Kenneth Kaunda, the philosopher king who fell with dignity
Zambia’s first president was an imperfect leader, but his legacy of inclusiveness and African unity lives on in political structures to this day.
When Zambians go to the polls on August 12, President Edgar Lungu hopes to be re-elected. He was only 35 when Kenneth Kaunda’s 27-year mandate ended in 1991. But, like all presidents since, he bears the marks of the Zambian political formation set up by the country’s first.
In fact, Lungu is the first head of state since Frederick Chiluba, who came to power in 1991, not to have been a member of one of Kaunda’s governments. The homogeneity and inclusiveness of Zambian politics means that the parties are changing names, but they all have a similar genealogy. Zambian politics often boils down to a choice among personalities rather than politicians.
In any case, these policies have not changed in their foundations since independence in 1964. The country depends on copper exports. Ensuring that the monoeconomy works well enough to ensure stability and some prosperity has been the goal of every president.
But a political class in which everyone knows everyone is a byproduct of Kaunda’s humanism, a homemade but largely elaborated social philosophy of inclusion. What Kaunda meant by Humanism fills several books he has written, but it is largely a Christian social democracy that revolves around a fundamental principle of human equality within national unity. constantly spread.
This unity was important as Zambia entered independence as a composite of 72 indigenous ethnic groups – with 72 distinct languages, no dialects – in addition to the White and Indian communities. This became urgent a year after independence when Southern Rhodesia, ruled by a white minority, unilaterally declared independence, with the help and encouragement of apartheid South Africa.
Suddenly, the new Zambia is taken hostage by the white south. All of the region’s transportation routes, first developed by Cecil Rhodes, ran from Zambia south to the sea. The flow of copper to world markets and imports came under economic pressure. administered for racist reasons.
For Kaunda, this posed a huge problem, as inclusion extended to fellow Africans struggling for liberation as well. The president had to run a tightrope in negotiating access to the sea while remaining determined to welcome the liberation groups that established their headquarters in exile in Lusaka. For this reason, the capital of Zambia became the frequent target of white commando raids and air raids as White Rhodesia and White South Africa sought out enemy fighters and took the opportunity to teach Kaunda a lesson.
He was reluctant to learn this lesson. Commentators called it the high price of principles because it meant that the economy was never able to grow. But the Zambian people stoically bore the cost of the struggle against the white states. Clearly 1965 until the 1980s – for although Zimbabwe became majority power in 1980, South Africa was still bound by apartheid until 1994 – almost all consumer goods were in short supply. It was accepted that people would not be at work – even though the job itself was scarce – because they had to search for cooking oil or sugar. Productivity has therefore always been at a low level. Electricity and water were unreliable. Public transport was eccentric at best.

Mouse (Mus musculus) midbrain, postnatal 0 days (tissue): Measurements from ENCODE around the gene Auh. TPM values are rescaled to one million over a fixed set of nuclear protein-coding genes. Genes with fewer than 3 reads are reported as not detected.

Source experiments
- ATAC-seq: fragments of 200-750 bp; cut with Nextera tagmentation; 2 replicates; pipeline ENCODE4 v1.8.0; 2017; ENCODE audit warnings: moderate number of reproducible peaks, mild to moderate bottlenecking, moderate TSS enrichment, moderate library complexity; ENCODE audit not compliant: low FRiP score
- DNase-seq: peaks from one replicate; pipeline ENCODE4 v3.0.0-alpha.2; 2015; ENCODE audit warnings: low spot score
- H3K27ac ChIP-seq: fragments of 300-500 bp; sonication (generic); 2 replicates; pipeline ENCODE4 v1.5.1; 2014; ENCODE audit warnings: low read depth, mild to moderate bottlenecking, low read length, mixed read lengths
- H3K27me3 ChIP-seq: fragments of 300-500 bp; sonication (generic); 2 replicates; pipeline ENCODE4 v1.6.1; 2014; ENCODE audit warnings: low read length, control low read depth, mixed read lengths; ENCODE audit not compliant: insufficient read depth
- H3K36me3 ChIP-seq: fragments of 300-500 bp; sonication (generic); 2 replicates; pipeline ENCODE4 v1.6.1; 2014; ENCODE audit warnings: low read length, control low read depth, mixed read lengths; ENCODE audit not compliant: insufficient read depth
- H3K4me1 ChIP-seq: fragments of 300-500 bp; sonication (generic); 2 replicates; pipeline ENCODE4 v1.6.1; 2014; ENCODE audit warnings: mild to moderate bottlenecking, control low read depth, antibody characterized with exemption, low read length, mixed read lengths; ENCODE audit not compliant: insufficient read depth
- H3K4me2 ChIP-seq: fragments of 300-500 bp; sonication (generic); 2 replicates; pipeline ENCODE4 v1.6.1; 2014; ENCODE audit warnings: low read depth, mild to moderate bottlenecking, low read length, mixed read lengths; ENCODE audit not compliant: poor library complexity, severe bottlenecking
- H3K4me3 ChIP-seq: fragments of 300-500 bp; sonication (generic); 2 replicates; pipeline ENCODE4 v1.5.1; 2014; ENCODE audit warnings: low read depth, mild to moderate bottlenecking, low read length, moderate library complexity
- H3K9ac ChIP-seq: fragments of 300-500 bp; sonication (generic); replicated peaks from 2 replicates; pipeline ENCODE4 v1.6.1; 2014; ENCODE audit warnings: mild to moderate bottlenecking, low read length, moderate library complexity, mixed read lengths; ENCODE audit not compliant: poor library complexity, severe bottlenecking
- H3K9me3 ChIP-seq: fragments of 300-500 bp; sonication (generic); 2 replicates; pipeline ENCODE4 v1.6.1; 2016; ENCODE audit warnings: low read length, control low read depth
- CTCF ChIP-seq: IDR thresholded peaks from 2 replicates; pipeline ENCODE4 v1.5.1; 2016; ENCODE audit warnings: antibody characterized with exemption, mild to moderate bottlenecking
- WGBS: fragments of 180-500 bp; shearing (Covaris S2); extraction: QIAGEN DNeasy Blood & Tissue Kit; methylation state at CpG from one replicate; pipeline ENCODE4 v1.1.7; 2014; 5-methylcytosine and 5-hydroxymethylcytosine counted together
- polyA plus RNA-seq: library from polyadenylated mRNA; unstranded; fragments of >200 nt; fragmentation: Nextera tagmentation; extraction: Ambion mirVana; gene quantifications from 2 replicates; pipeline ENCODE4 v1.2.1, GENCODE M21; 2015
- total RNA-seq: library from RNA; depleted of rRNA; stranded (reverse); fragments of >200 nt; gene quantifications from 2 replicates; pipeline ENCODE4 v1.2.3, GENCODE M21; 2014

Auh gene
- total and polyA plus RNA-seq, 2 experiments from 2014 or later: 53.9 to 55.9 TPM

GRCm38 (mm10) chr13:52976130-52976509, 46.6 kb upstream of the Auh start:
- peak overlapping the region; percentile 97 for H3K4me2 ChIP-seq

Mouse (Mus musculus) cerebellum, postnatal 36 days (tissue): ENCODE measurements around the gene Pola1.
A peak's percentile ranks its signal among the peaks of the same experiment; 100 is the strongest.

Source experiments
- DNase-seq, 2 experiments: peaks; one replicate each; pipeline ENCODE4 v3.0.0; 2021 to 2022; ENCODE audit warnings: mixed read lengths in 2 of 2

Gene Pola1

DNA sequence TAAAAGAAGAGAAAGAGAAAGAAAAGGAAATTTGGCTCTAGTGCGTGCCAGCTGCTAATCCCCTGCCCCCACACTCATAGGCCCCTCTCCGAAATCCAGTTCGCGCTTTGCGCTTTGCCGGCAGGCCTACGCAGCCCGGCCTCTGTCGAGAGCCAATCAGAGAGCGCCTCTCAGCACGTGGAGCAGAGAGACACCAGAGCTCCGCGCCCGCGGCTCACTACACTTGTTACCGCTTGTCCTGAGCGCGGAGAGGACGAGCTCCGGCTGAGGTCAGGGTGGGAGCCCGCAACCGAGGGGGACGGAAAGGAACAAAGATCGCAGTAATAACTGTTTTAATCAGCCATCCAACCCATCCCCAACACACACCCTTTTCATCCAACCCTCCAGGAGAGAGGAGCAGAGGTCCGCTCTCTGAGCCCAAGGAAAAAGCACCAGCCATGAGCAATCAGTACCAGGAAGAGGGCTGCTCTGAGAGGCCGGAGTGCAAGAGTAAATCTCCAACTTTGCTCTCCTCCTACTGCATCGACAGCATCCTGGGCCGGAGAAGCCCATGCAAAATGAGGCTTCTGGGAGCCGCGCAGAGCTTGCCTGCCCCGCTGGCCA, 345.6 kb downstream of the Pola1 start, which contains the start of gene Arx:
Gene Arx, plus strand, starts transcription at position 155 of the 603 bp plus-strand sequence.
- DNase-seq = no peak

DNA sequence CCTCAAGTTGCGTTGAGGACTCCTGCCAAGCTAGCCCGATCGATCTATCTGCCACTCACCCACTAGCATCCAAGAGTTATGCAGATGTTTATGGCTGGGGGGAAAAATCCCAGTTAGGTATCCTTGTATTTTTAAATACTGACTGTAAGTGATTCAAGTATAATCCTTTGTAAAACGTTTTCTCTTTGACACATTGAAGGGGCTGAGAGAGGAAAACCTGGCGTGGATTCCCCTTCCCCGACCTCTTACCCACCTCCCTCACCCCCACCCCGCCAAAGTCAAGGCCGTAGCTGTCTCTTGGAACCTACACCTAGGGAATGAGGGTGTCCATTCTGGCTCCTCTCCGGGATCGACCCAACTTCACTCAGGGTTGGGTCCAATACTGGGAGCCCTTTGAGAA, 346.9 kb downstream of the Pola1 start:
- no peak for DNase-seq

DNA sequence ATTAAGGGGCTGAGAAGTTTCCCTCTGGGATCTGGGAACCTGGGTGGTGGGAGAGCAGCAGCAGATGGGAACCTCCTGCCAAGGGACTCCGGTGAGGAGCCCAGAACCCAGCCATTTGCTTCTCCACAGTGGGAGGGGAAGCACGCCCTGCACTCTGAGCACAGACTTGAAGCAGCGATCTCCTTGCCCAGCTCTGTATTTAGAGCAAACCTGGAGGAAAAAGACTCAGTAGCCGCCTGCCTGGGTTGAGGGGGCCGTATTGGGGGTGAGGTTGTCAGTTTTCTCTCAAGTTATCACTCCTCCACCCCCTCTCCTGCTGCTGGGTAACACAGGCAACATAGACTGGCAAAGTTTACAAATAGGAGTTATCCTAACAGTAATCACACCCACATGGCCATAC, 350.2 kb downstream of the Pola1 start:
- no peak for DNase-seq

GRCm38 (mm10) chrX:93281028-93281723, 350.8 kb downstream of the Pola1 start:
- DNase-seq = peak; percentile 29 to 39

In a way, the country has held on. International observers saw it as the fruits of Kaunda’s wisdom – not to mention the installation of a one-party state in 1972 and the removal of academic unrest in 1971 and 1976, the latter of which resulted in the temporary closure of the university, the imprisonment of student leaders, and the deportation of the white lecturers who had supported them.
China had previously built the Tazara Railway to give Zambia a transport route to the sea that did not depend on the White South, reaching the Indian Ocean at Dar es Salaam instead. It never performed at its intended capacity, but China retained great respect for Kaunda. Chairman Mao delayed the announcement of China’s grand theory of the three worlds – essentially an amalgamation of non-alignment and Chinese leadership – until 1974 to coincide with a visit to Beijing by Kaunda. They wanted to associate the theory with the African âphilosopher kingâ. When Kaunda passed away on June 17, 2021, he was not mourned anywhere outside Zambia as much as in China, where official tributes and newspaper editorials were plentiful.